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The Colorado Division of Wildlife is looking for two, maybe three potential Darwin Award recipients who bought hamburgers and cheeseburgers at the Burger King in Eagle on Wednesday and hand fed them to a mother black bear and her three cubs.
The seemingly endless studying of what ails the Interstate 70 corridor between Denver and Colorado’s mountain resort communities has started feeling a bit like the snarled driving nightmare common on mid-winter Sunday afternoons. The process inches forward at a glacial rate as the traffic just keeps building. But state and federal regulators seem buoyed by achieving at least one milestone on Thursday, as the Federal Highway Administration (FHWA) signed a Record of Decision (ROD) for the Interstate 70 Programmatic Environmental Impact Statement (PEIS).
While the battle over controversial FASTER vehicle registration fees rages on in the state House, Rep. Millie Hamner, D-Dillon – whose legislative predecessors made a priority of transportation funding – is pushing hard to find solutions for the growing gridlock along the Interstate 70 corridor.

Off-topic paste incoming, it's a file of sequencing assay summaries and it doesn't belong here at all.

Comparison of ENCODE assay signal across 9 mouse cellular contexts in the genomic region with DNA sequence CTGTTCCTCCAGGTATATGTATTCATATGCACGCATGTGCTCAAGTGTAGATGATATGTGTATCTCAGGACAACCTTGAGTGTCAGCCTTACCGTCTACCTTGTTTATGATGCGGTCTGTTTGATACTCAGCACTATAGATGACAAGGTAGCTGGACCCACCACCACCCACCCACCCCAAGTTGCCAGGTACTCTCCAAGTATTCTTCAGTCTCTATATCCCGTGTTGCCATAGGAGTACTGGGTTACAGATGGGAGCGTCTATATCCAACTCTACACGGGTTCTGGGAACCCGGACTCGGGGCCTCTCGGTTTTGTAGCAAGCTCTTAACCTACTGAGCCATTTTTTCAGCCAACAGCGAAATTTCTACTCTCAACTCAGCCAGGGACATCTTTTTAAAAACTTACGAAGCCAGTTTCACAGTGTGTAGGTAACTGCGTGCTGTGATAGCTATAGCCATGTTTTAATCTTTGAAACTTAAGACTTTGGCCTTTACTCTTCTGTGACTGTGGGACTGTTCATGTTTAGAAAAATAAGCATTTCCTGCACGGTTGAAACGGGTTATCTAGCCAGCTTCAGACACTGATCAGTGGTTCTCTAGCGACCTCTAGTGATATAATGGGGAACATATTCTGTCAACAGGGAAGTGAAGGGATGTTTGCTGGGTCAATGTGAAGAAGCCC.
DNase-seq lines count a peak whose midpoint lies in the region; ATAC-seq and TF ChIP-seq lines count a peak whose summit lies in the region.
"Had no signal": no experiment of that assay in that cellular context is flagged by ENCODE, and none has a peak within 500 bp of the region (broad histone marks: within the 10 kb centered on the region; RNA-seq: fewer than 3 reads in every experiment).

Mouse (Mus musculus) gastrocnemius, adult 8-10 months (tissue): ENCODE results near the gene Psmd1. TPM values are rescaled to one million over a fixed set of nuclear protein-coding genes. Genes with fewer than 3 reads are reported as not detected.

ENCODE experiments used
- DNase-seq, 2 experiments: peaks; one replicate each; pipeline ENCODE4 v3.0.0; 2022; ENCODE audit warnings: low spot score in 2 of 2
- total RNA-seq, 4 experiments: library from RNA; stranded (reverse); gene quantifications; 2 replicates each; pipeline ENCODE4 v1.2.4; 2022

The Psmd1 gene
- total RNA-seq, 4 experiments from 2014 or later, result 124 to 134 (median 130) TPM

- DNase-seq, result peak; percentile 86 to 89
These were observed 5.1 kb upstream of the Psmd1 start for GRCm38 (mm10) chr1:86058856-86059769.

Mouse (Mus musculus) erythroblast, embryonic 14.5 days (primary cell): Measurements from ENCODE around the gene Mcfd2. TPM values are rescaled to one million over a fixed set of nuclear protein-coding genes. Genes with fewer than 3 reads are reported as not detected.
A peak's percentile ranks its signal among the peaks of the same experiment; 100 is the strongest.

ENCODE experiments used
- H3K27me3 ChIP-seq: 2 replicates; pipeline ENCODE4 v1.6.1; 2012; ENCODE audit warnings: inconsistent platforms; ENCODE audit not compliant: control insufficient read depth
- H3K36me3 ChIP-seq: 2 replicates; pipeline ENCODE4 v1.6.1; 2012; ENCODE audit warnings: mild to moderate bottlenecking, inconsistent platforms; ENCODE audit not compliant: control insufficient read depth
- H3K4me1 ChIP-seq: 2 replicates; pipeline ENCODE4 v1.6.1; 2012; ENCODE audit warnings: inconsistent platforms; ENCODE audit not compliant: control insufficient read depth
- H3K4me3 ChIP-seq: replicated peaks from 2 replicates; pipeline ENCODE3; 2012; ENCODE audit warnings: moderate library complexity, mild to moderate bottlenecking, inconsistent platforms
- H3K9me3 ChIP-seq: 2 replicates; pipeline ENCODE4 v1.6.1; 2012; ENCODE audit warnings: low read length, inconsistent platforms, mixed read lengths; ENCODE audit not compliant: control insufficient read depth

With Colorado’s recession-plagued budget crisis as a backdrop, there’s been very little meaningful debate this election season about one of the most critical issues facing the state: how to fund desperately needed repairs for Colorado’s crumbling roads and bridges.
VAIL -- We all know who wins when an SUV loaded with skiers tangles with a tractor trailer out on the open road on an icy winter day in the Rocky Mountains. The resulting carnage sometimes shuts down high-country highways for hours at a time. There are only losers in such a scenario. But who wins politically in the battle for supremacy between skier traffic and the state’s trucking industry?
The Colorado Independent on Friday reported that gubernatorial candidate John Hickenlooper had floated the idea of restricting large truck traffic on I-70 west of Denver during peak hours as a way of alleviating congestion on holiday weekends or on busy ski weekends. The story also quoted a Colorado Department of Transportation spokesman saying that the federal government would not allow such a restriction.
Government officials from Vail to the Front Range foothills agree it will take an Olympian effort to fix winter weekend skier traffic snarls and summer tourism gridlock on Interstate 70 between Denver and Colorado’s most popular mountain resorts. But with a price tag of $9 billion for high-speed rail from Denver to Vail, some observers say it will literally take the Winter Olympics coming to Colorado to secure the federal and state funds needed to make the rail solution a reality.